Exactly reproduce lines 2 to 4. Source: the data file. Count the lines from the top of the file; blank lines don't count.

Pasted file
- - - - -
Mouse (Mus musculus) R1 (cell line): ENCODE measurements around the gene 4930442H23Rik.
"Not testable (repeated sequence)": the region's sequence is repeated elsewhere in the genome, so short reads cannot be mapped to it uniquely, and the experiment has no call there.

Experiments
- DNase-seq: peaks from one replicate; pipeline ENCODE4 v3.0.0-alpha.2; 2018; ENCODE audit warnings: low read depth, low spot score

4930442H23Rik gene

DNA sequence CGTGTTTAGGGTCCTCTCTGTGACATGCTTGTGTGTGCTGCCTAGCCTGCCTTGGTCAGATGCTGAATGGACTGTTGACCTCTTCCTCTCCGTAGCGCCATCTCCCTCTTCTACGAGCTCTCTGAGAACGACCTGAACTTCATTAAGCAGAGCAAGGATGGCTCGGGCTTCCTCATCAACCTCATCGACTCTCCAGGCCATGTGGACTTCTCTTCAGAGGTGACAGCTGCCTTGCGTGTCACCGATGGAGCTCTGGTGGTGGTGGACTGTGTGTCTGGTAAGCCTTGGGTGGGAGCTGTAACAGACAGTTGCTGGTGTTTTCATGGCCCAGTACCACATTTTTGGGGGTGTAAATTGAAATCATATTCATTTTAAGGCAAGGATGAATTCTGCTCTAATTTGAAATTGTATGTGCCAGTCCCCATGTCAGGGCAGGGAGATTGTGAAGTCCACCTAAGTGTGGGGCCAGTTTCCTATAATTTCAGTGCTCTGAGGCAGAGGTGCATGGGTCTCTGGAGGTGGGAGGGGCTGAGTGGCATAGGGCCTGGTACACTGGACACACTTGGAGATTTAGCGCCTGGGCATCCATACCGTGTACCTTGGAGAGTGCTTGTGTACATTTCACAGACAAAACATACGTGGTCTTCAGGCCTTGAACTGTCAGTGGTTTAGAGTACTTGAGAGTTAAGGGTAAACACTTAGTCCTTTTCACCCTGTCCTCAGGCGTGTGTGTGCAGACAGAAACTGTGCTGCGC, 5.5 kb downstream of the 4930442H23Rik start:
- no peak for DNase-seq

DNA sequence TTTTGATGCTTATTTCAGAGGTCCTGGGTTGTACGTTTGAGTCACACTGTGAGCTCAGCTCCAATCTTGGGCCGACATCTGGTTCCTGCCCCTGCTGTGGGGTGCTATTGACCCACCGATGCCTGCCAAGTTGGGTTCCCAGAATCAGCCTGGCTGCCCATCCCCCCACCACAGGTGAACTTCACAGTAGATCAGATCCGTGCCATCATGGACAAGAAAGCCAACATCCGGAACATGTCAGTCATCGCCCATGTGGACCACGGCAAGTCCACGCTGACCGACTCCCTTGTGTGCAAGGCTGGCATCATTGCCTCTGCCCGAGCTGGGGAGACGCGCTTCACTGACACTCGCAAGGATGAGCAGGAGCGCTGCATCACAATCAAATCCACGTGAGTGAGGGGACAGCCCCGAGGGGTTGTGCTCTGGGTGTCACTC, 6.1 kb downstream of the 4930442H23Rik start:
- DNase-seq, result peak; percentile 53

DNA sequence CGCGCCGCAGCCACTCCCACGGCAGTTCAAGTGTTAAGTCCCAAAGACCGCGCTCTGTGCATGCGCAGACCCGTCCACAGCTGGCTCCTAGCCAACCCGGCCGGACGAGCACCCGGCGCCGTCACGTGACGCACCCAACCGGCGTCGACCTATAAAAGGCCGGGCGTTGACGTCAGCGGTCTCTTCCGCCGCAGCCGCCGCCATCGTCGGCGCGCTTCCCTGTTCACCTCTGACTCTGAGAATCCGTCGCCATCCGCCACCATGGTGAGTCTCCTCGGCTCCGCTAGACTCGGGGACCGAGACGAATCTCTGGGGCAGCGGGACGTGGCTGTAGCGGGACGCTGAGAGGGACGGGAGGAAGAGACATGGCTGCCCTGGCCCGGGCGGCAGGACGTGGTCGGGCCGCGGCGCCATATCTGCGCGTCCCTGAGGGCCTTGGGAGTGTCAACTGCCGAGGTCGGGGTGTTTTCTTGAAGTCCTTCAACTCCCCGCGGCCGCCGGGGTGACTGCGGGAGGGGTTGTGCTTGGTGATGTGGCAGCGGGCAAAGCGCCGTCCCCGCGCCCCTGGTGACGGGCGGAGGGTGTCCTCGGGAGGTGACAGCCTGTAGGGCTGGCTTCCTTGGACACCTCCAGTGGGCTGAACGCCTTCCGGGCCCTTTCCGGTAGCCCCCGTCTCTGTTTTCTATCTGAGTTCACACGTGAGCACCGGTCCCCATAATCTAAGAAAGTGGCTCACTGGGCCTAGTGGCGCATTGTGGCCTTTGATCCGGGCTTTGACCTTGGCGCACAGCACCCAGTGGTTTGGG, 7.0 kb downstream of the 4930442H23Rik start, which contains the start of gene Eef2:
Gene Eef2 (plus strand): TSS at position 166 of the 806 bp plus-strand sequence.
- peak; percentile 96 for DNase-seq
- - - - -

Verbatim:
"Not testable (repeated sequence)": the region's sequence is repeated elsewhere in the genome, so short reads cannot be mapped to it uniquely, and the experiment has no call there.

Experiments
- DNase-seq: peaks from one replicate; pipeline ENCODE4 v3.0.0-alpha.2; 2018; ENCODE audit warnings: low read depth, low spot score